and grammatical errors, and it is unlikely many English majors post comments
about the defendants’ show.”  So too with
casual inquiries by Flora-Bama customers—such customers “may suspect there is a
connection, or may suspect there is none, or may simply be making small talk.”
There was no evidence of material confusion:

The record includes no evidence
that any individual ever decided to watch—or not to watch—Floribama Shore
because the individual believed the show was related to or endorsed by the
Flora-Bama. And the record includes no evidence that any individual ever
decided to go—or not to go—to the Flora-Bama because the individual believed it
was related to or endorsed by Floribama Shore. The same is true of the parties’
collateral products, including the plaintiffs’ shows and licensed song.

Given the First Amendment interests at stake, this wasn’t
enough. “Here the defendants’ primary intent was expression—conveying to the
audience the subject of the television series—not exploiting the plaintiffs’
mark,” and the court emphasized “the substantial disparity in how the
plaintiffs and defendants use their marks.” This result also protected “the
small amount of consumer products Viacom CBS has sold using the Floribama Shore
name,” which generated $99 in revenue. [Citing Empire:] “When Rogers
and its progeny protect use of a mark in the title of an artistic work, the
same ordinarily is true for the sale of consumer products that display the
title and are otherwise noninfringing.”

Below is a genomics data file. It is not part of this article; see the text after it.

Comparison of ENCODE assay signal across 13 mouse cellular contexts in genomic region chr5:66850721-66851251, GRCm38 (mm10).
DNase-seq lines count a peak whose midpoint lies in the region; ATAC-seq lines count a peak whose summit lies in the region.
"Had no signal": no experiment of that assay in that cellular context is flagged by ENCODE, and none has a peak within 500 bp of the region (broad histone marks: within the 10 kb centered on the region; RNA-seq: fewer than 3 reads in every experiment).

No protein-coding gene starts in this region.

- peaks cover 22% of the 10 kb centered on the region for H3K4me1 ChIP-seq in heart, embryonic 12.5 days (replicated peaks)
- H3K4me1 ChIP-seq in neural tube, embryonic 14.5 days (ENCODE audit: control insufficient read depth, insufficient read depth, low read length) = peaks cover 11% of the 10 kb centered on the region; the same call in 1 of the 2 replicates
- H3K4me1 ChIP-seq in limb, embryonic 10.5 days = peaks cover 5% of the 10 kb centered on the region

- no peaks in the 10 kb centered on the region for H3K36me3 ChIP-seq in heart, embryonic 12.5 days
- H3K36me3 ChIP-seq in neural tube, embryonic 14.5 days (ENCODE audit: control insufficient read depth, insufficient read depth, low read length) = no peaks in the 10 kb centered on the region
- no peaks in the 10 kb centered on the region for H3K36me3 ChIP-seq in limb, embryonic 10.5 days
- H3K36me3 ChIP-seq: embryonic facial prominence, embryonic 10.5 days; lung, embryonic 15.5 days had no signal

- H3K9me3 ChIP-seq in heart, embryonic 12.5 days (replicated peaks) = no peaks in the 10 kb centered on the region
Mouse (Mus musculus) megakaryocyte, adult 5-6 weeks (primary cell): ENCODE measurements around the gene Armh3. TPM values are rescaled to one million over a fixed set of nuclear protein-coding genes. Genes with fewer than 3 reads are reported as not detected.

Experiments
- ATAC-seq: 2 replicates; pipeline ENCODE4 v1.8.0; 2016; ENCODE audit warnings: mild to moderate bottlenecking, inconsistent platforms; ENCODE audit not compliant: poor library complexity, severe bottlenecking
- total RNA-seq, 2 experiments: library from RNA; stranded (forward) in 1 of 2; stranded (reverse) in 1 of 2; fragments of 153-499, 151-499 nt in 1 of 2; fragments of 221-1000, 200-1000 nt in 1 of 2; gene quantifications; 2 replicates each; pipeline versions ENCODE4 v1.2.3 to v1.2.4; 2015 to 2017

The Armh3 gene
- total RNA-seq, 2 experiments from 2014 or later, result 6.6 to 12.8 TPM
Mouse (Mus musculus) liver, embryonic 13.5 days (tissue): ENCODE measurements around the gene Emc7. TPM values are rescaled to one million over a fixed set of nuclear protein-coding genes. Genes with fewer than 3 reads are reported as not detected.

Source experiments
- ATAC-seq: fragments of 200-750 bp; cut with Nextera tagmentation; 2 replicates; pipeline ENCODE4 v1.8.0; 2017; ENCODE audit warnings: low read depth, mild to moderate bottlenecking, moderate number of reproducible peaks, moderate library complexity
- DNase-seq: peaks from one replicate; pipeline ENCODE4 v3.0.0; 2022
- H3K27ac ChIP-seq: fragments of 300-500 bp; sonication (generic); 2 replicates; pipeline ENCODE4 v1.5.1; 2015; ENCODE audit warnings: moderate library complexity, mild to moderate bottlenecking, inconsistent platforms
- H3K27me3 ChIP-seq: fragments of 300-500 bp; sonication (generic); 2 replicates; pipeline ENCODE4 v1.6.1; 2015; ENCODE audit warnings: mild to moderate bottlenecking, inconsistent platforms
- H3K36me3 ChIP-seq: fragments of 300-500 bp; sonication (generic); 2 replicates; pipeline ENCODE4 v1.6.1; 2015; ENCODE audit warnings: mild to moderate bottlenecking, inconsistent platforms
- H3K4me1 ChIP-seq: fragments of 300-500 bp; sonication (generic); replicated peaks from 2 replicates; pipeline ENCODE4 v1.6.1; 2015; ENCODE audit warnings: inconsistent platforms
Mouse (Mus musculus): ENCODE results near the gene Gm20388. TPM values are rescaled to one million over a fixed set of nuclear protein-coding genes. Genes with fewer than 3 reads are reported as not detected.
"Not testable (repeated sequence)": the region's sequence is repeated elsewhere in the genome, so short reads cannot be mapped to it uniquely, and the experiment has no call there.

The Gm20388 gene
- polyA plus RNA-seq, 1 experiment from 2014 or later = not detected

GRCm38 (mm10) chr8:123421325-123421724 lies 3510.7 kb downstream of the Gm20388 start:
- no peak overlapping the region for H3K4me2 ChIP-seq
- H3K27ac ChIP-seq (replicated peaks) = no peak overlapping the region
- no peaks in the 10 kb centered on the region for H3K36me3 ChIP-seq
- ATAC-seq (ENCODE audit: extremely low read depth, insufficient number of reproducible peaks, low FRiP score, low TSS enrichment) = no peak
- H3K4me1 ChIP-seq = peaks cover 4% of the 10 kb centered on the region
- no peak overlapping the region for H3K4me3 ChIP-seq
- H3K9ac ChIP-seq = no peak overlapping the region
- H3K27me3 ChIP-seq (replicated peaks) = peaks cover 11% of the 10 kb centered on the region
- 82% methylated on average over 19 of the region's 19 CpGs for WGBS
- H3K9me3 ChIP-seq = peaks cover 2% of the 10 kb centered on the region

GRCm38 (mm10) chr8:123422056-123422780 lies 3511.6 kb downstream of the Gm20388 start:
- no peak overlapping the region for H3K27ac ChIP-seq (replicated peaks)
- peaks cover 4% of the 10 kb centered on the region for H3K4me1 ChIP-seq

The court would also construe state law to avoid a conflict
with the First Amendment (and apply the rule that state and federal trademark
principles are generally the same), including state dilution law.

Then some more sigh-worthy dicta: Although the Florida
dilution statute has an explicit exclusion for “[n]oncommercial use of the mark,”
the court wasn’t convinced that “use of a mark in an artistic work is always
noncommercial,” because previous cases finding that noncommercial speech was
noncommercial involved lampoons, documentaries, or “speech intended primarily
to express a viewpoint,” Smith v. Wal-Mart Stores, Inc., 537 F. Supp. 2d 1302
(N.D. Ga. 2008), so the court declined to settle the issue. [Mattel, Inc. v.
MCA Records, Inc., 296 F.3d 894 (9th Cir. 2002), cited as the “lampoon,” was
super super clear that its result did not depend on the nature of the
commentary but on the characterization of the song as noncommercial speech, but
I suppose the court here thought the facts overrode the stated reasoning.]

Separately, plaintiffs failed to show the requisite Florida
fame, rather than fame in the Flora-Bama’s geographic area.